The Academy of Integrated Science, established in summer 2013, now houses two newly approved majors – computational modeling and data analytics, and nanoscience, both of which will begin to accept students in spring 2015. Approvals for two other programs, neuroscience and systems biology, are still ongoing. Among goals of the academy are strengthening inter-departmental collaboration and fostering enhanced research opportunities in alignment with degree programs. The academy director is Professor J.P. Morgan.
Patricia Dove, University Distinguished Professor and C.P. Miles Professor of Science in the Department of Geosciences, received the Dana Medal from the Mineralogical Society of America.
Yuriko Renardy, professor of mathematics, was named a Fellow of the Society for Industrial and Applied Mathematics.
Michael Hochella, professor of geosciences, was selected as a Fellow of the International Association of GeoChemistry.
Robert Tracy, professor of geosciences, was elected a Fellow of the Geological Society of America.
Michael Fox, professor of biology, received the Jordi Folch-Pi Award from the American Society for Neurochemistry.
Deborah Kelly, professor of biology, was elected to the Royal Society of Chemistry.
Birgit Scharf, professor of biology, received a National Science Foundation CAREER award.
Robert Moore, professor of chemistry, was named as an American Chemical Society Fellow
David Kingston, professor of chemistry, was named a member of the National Institute of Complementary and Alternative Medicine, National Institutes of Health (NCCAM) Board of Scientific Advisors; and became a 50-year member of the American Chemical Society.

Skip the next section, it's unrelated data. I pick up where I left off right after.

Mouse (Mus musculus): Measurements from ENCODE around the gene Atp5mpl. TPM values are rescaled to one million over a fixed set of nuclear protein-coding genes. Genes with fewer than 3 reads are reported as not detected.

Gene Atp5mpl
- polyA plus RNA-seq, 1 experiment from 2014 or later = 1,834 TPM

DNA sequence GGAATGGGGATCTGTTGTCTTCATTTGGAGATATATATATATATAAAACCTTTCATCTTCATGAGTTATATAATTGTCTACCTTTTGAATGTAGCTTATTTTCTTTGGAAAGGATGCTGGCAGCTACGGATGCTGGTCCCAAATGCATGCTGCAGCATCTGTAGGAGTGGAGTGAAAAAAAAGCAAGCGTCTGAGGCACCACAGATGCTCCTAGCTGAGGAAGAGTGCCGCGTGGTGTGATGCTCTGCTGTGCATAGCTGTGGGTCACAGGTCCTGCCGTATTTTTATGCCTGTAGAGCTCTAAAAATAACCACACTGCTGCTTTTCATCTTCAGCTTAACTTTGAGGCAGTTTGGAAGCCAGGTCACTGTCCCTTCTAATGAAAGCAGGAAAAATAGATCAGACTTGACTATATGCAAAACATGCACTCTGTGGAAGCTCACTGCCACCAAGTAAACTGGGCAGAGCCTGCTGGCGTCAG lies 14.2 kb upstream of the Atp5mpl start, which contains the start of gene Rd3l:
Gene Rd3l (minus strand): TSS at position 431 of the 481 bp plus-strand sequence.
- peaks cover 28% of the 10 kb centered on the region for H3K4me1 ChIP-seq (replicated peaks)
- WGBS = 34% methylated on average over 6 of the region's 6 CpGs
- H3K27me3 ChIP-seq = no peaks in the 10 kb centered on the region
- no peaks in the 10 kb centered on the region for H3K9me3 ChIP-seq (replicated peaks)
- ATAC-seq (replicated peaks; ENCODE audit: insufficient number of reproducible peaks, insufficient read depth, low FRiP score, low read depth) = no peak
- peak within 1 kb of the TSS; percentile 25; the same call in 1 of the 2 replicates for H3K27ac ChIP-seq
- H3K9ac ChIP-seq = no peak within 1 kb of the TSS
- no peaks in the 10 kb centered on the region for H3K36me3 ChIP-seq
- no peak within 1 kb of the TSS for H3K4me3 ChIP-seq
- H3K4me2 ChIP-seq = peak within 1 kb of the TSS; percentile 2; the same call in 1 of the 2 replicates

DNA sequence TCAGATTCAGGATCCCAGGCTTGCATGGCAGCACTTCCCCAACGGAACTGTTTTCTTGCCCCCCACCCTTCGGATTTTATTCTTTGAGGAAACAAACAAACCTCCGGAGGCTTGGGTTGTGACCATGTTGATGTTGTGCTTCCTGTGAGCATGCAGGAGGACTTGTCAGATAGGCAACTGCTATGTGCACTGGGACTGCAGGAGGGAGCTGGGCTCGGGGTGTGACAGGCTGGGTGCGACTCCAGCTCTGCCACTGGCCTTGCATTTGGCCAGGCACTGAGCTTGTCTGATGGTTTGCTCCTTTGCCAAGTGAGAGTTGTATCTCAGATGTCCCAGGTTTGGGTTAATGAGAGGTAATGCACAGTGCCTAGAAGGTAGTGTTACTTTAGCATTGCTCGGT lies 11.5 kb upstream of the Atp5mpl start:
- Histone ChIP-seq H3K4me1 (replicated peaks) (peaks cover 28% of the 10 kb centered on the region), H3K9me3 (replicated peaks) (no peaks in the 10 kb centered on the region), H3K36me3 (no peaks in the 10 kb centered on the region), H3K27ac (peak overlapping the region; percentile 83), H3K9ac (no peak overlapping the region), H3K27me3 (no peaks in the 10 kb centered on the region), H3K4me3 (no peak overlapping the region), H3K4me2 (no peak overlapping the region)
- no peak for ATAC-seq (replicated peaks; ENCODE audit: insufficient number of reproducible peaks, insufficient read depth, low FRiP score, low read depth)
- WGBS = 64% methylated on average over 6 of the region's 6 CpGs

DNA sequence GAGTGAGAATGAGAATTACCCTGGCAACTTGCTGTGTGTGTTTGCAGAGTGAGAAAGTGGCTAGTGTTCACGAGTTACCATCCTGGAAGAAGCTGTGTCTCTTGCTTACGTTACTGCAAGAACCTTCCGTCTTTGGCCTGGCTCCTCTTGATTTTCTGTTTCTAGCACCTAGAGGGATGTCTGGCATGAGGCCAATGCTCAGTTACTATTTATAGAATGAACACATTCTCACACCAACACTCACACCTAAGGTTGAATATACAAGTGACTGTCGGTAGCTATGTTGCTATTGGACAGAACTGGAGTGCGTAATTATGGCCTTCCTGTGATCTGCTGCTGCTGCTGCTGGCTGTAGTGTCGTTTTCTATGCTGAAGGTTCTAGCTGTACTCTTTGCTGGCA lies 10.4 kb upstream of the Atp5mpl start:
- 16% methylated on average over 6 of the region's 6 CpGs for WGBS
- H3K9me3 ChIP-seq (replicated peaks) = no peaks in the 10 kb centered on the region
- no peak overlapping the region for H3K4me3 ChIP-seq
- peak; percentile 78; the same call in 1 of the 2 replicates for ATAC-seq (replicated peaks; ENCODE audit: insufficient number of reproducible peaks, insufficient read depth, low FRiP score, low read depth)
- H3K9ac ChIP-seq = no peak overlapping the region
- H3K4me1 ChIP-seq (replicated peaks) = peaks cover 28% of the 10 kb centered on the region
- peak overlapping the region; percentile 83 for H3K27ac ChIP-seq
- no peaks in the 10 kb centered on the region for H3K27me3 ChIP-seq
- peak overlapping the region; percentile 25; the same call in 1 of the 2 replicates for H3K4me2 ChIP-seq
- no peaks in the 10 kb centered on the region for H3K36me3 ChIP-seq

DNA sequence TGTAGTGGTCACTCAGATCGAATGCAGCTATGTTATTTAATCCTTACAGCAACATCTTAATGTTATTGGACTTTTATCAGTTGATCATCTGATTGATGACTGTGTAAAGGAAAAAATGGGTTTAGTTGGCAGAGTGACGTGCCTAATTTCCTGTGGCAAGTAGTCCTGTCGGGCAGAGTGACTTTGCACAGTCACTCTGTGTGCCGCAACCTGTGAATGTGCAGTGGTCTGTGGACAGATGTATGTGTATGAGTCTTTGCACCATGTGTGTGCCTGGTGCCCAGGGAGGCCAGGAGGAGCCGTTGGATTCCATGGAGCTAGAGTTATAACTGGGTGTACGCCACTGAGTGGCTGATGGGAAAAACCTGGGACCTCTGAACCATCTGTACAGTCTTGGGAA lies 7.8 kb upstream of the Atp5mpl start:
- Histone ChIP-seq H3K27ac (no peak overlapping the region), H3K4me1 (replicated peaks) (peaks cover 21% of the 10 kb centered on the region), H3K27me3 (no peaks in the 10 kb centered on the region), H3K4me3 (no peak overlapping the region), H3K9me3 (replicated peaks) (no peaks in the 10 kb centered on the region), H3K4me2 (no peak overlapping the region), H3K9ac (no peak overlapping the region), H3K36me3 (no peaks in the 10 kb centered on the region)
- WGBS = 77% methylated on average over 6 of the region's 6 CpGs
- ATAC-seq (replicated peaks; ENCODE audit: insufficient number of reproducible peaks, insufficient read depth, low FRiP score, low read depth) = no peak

Edward Valeeve, professor of chemistry, received the Medal of the International Academy of Quantum Molecular Sciences.
Zhe Bao, Sarah Foltz, and Laura Schoenle Thomas, of biological sciences; Taylor Mach and Russel Snead, of chemistry; Kyle Ashley, James Dale, and Sebastian Mergelsberg, of geological sciences; and Chennan Hu, Jeong-ah Lee, and Kelly McCutcheon, of physics, were selected as Institute for Critical Technology and Applied Science doctoral Fellows.
Vicki Garcia, Sarah Foltz, and James Skelton, of biological sciences, were awarded National Science Foundation Doctoral Dissertation Improvement Grants.
Amanda Watson, psychology, received an American Psychological Association Dissertation Research Award.
Undergraduate and graduate students received more than 110 scholarships, fellowships, and awards during the College of Science’s annual Celebration of Excellence Dinner and 10th Anniversary Celebration.
Dr. Cyril Clarke was named dean of the Virginia-Maryland College of Veterinary Medicine in October of 2013. He was previously professor and dean of Oregon State University’s College of Veterinary Medicine.